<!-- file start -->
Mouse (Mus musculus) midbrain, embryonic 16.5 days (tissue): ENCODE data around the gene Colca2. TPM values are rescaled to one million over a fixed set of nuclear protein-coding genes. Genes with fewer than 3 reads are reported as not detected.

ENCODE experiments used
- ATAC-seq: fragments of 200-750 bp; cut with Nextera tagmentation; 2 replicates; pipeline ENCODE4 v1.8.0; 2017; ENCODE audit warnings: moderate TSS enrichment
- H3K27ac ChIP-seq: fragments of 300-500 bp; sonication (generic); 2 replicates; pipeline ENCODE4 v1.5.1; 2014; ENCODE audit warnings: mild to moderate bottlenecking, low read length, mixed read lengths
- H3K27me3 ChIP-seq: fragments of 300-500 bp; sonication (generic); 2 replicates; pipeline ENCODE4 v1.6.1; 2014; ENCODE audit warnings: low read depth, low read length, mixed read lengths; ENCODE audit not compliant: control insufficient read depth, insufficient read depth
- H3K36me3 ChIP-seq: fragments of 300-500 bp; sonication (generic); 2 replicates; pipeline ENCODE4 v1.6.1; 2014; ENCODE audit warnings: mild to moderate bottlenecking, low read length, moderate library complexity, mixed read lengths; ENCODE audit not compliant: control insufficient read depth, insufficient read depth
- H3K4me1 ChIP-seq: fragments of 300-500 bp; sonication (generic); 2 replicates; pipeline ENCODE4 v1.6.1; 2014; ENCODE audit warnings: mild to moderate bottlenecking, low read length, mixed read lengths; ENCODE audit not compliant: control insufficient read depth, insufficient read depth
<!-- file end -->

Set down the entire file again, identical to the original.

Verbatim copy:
Mouse (Mus musculus) midbrain, embryonic 16.5 days (tissue): ENCODE data around the gene Colca2. TPM values are rescaled to one million over a fixed set of nuclear protein-coding genes. Genes with fewer than 3 reads are reported as not detected.

ENCODE experiments used
- ATAC-seq: fragments of 200-750 bp; cut with Nextera tagmentation; 2 replicates; pipeline ENCODE4 v1.8.0; 2017; ENCODE audit warnings: moderate TSS enrichment
- H3K27ac ChIP-seq: fragments of 300-500 bp; sonication (generic); 2 replicates; pipeline ENCODE4 v1.5.1; 2014; ENCODE audit warnings: mild to moderate bottlenecking, low read length, mixed read lengths
- H3K27me3 ChIP-seq: fragments of 300-500 bp; sonication (generic); 2 replicates; pipeline ENCODE4 v1.6.1; 2014; ENCODE audit warnings: low read depth, low read length, mixed read lengths; ENCODE audit not compliant: control insufficient read depth, insufficient read depth
- H3K36me3 ChIP-seq: fragments of 300-500 bp; sonication (generic); 2 replicates; pipeline ENCODE4 v1.6.1; 2014; ENCODE audit warnings: mild to moderate bottlenecking, low read length, moderate library complexity, mixed read lengths; ENCODE audit not compliant: control insufficient read depth, insufficient read depth
- H3K4me1 ChIP-seq: fragments of 300-500 bp; sonication (generic); 2 replicates; pipeline ENCODE4 v1.6.1; 2014; ENCODE audit warnings: mild to moderate bottlenecking, low read length, mixed read lengths; ENCODE audit not compliant: control insufficient read depth, insufficient read depth